Word-count Hacks: Pre-Planning
(A new series where I will look at different techniques for getting your daily word count up. Following the theory: if it is not written down you can’t fix it.)
I have limited writing time, so I need to make every minute to write count. I don’t know if I am going to do a NaNoWriMo project, but I may try to do a NaNoWriMos worth of writing (50k+ for those counting) during November. And if I do I will need to really bump my daily word count.
To this end I have tried any number of tools and applications. Many people love Write or Die (It just makes me feel rushed, does not help with the quality of my writing. Though, I have stolen the idea of keeping track of my word count while writing.) Other people use distraction free apps (I don’t find them too helpful.)
But, I have found one technique that is really, really helped me bump my word count:
I completely thank the amazing book 2k to 20k by Rachel Aaron for introducing me to this idea. Though I have found my own variations on it.
The idea is that before you start writing for the day, plan out what you are going to write. Regardless of if you are a working with an outline or if you are working from the seat of your pants, sit down and sketch out what you want to get done. Thrown in details, bits of dialogue, any themes you want to hit, anything that you can get out of your head. Make sure you pieces all fit together, make sure you have all of the characters.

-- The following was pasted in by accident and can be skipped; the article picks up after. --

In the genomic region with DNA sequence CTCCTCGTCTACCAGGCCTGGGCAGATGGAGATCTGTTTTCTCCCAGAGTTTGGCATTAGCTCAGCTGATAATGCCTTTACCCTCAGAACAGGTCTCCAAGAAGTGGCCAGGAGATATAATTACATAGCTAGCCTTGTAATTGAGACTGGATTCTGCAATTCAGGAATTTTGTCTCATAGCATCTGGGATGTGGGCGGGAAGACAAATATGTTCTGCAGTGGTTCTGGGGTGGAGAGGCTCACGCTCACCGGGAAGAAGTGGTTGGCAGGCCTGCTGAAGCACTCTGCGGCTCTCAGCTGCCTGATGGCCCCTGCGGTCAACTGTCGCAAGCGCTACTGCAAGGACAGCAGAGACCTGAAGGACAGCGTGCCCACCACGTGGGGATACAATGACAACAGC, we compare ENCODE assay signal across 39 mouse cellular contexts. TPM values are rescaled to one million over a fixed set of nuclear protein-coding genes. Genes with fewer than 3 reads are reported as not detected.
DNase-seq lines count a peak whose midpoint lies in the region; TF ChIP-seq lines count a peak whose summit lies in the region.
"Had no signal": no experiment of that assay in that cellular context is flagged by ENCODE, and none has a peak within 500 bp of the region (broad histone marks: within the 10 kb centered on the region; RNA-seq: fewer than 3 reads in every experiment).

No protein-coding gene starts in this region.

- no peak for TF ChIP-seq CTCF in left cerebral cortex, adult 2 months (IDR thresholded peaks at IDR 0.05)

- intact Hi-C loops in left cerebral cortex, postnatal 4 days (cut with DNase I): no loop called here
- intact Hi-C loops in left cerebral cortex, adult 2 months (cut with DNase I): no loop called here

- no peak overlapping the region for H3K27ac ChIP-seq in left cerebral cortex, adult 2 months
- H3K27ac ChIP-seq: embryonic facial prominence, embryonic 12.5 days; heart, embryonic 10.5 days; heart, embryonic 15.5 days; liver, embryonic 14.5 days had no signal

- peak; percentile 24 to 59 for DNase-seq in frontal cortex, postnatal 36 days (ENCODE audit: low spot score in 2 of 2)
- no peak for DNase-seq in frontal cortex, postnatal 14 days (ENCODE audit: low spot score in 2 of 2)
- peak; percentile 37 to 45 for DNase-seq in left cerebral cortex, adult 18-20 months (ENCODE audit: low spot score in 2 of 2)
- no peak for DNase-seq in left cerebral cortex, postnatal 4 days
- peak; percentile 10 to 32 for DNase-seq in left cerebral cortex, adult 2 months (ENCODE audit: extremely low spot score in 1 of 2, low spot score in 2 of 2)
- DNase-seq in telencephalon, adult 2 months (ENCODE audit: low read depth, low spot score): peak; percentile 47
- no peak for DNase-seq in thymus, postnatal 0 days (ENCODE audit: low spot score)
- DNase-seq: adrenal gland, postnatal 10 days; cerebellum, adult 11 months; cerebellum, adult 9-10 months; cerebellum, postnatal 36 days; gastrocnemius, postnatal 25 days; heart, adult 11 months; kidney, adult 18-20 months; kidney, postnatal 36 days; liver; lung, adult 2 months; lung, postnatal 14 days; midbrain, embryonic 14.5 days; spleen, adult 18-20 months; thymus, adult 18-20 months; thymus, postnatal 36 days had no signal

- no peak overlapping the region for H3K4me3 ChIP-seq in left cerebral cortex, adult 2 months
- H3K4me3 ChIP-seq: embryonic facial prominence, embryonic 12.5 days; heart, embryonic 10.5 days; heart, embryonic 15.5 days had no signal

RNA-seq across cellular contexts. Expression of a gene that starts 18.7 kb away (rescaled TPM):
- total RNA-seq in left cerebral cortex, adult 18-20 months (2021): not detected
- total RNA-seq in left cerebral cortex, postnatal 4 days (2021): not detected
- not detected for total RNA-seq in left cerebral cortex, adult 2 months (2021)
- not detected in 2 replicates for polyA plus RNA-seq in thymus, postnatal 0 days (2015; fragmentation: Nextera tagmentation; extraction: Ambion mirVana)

Don’t actually write it, just make sure you have all the details you need to write it.
I take about five minutes or more and jott it all down. I work from a partial outline, so I start from there and break the story down even further and further. I find the things that might not work or need more details or just don’t flow. And I do this all before I get blocked by them.
Most of the time you want to do this right before you start writing, though I sometimes do it ahead of time and review the pre-planning notes right before I start. This allows me to get more work done in the bits and pieces of free-time (heh) I might have in the day.
Again, the idea here is before you start writing, either just before or earlier, detail what you are going to write. Get as many of the writing problems out of the way before you start. Review it and let those words flow.